Data Protection: The Key to Customer Confidence

What inspires customer confidence? Great service and reliable information certainly help customers trust a brand. However, in our modern digital age, companies need to offer much more to win loyalty. As data breaches become more prevalent, it’s more critical than ever to assure customers that their personal information is safe. According to Pew Research, 64% of Americans have personally experienced such a breach. With the enactment of GDPR, the European Union is taking great measures to ensure that customers don’t suffer from such incidents. Here are five steps your company can take to protect customer data and win their confidence.

Communicate clearly with customers.

Telling your customers how their data will be used is a critical first step. In your terms of service, clearly outline where their data is being stored and how it will be handled. Avoid any obscure language, and identify any third parties that might access this data. Outline the entire process from the reception to use of customer information, and keep customers updated when these terms are changed at any time.

Secure the customer experience at every step.

Throughout the customer journey, you will need to take measures to protect data. The best way to reassure customers is to let them know when these steps are being taken. For example, when a customer logs in to his account on your website or through an app, use a password or two-step verification system. If a customer is discussing a possible purchase with an agent in a public manner (on Facebook, for example), the agent should move the customer to a private channel and tell him that this step is intended to protect privacy. Lastly, at the moment of purchase, payment information should be encrypted. Customers should be informed that their purchase is secure, and reliable methods of payment (such as credit cards and PayPal) should be offered.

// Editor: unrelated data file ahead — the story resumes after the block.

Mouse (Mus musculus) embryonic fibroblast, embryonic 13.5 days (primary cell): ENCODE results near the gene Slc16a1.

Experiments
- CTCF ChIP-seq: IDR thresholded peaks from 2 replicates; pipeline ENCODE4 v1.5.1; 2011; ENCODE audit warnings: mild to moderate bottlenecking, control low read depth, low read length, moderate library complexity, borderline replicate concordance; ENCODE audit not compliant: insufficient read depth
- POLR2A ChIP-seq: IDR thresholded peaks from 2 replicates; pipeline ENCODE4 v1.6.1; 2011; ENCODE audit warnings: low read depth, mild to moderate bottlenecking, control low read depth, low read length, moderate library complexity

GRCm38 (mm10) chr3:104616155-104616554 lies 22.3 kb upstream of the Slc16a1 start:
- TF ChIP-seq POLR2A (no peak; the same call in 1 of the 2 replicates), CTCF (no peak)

Give customers the right to opt out.

Customers must be given the right to opt out at any time. For example, if your brand wishes to send notifications via SMS or an app, ask for permission. Marketing emails should likewise feature a link that allows customers to unsubscribe. And if they have any issues with your terms of service, invite them to contact you for additional information.

Put data in the right hands.

Your company does not have to share data with all employees. Rather, limit data access to just the employees who interact with customers directly—such as customer service and sales agents. In addition, consider hiring individuals who have a background in security to better manage data, and hire independent security auditors to monitor your data practices.

Consider high-tech security features.

If you want to go a step beyond passwords, you may consider more sophisticated technology. For example, voice biometrics and fingerprint ID are highly reliable ways for customers to identify themselves. Taking steps such as moving data to the cloud or using machine learning to detect suspicious behavior are also effective ways to prevent data breaches. Protecting customer data may be a legal obligation, but communicating your practices clearly is a choice. By choosing to relay your practices honestly and frequently with your customers and taking measures to go beyond standard requirements, you will win their confidence and loyalty.

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